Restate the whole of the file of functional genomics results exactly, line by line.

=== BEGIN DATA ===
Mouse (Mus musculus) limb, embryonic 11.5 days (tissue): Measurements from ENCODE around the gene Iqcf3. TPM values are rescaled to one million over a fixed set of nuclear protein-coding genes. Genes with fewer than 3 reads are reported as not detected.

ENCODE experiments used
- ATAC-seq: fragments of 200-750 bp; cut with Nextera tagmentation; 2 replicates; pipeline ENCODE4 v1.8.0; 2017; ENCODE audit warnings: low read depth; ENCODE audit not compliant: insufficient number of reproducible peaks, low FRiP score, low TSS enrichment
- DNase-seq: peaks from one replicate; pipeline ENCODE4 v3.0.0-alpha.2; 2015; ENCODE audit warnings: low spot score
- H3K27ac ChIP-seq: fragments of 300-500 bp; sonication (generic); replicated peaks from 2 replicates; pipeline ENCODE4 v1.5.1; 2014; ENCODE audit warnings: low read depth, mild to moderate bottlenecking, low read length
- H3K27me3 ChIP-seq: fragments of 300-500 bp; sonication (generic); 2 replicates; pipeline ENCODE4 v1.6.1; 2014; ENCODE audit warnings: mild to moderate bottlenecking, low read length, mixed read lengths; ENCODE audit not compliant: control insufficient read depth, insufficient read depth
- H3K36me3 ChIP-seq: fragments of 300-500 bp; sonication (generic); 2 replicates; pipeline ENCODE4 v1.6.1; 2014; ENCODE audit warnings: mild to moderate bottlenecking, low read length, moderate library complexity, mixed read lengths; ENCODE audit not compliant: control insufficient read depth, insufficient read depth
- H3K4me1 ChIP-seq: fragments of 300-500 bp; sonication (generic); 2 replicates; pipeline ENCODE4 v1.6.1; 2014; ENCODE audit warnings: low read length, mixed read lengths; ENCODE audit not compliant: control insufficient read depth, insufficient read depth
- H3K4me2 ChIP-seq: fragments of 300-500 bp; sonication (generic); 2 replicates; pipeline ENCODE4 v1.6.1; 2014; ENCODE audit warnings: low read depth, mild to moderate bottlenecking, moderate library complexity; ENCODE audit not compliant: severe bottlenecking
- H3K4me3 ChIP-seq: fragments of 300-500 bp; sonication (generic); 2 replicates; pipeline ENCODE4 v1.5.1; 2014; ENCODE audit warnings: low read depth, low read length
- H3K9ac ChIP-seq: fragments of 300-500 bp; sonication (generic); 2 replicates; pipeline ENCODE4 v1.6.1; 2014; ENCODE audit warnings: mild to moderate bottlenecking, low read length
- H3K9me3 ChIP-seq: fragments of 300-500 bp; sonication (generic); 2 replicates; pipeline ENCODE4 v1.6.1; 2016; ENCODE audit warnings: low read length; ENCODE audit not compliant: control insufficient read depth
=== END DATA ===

Mouse (Mus musculus) limb, embryonic 11.5 days (tissue): Measurements from ENCODE around the gene Iqcf3. TPM values are rescaled to one million over a fixed set of nuclear protein-coding genes. Genes with fewer than 3 reads are reported as not detected.

ENCODE experiments used
- ATAC-seq: fragments of 200-750 bp; cut with Nextera tagmentation; 2 replicates; pipeline ENCODE4 v1.8.0; 2017; ENCODE audit warnings: low read depth; ENCODE audit not compliant: insufficient number of reproducible peaks, low FRiP score, low TSS enrichment
- DNase-seq: peaks from one replicate; pipeline ENCODE4 v3.0.0-alpha.2; 2015; ENCODE audit warnings: low spot score
- H3K27ac ChIP-seq: fragments of 300-500 bp; sonication (generic); replicated peaks from 2 replicates; pipeline ENCODE4 v1.5.1; 2014; ENCODE audit warnings: low read depth, mild to moderate bottlenecking, low read length
- H3K27me3 ChIP-seq: fragments of 300-500 bp; sonication (generic); 2 replicates; pipeline ENCODE4 v1.6.1; 2014; ENCODE audit warnings: mild to moderate bottlenecking, low read length, mixed read lengths; ENCODE audit not compliant: control insufficient read depth, insufficient read depth
- H3K36me3 ChIP-seq: fragments of 300-500 bp; sonication (generic); 2 replicates; pipeline ENCODE4 v1.6.1; 2014; ENCODE audit warnings: mild to moderate bottlenecking, low read length, moderate library complexity, mixed read lengths; ENCODE audit not compliant: control insufficient read depth, insufficient read depth
- H3K4me1 ChIP-seq: fragments of 300-500 bp; sonication (generic); 2 replicates; pipeline ENCODE4 v1.6.1; 2014; ENCODE audit warnings: low read length, mixed read lengths; ENCODE audit not compliant: control insufficient read depth, insufficient read depth
- H3K4me2 ChIP-seq: fragments of 300-500 bp; sonication (generic); 2 replicates; pipeline ENCODE4 v1.6.1; 2014; ENCODE audit warnings: low read depth, mild to moderate bottlenecking, moderate library complexity; ENCODE audit not compliant: severe bottlenecking
- H3K4me3 ChIP-seq: fragments of 300-500 bp; sonication (generic); 2 replicates; pipeline ENCODE4 v1.5.1; 2014; ENCODE audit warnings: low read depth, low read length
- H3K9ac ChIP-seq: fragments of 300-500 bp; sonication (generic); 2 replicates; pipeline ENCODE4 v1.6.1; 2014; ENCODE audit warnings: mild to moderate bottlenecking, low read length
- H3K9me3 ChIP-seq: fragments of 300-500 bp; sonication (generic); 2 replicates; pipeline ENCODE4 v1.6.1; 2016; ENCODE audit warnings: low read length; ENCODE audit not compliant: control insufficient read depth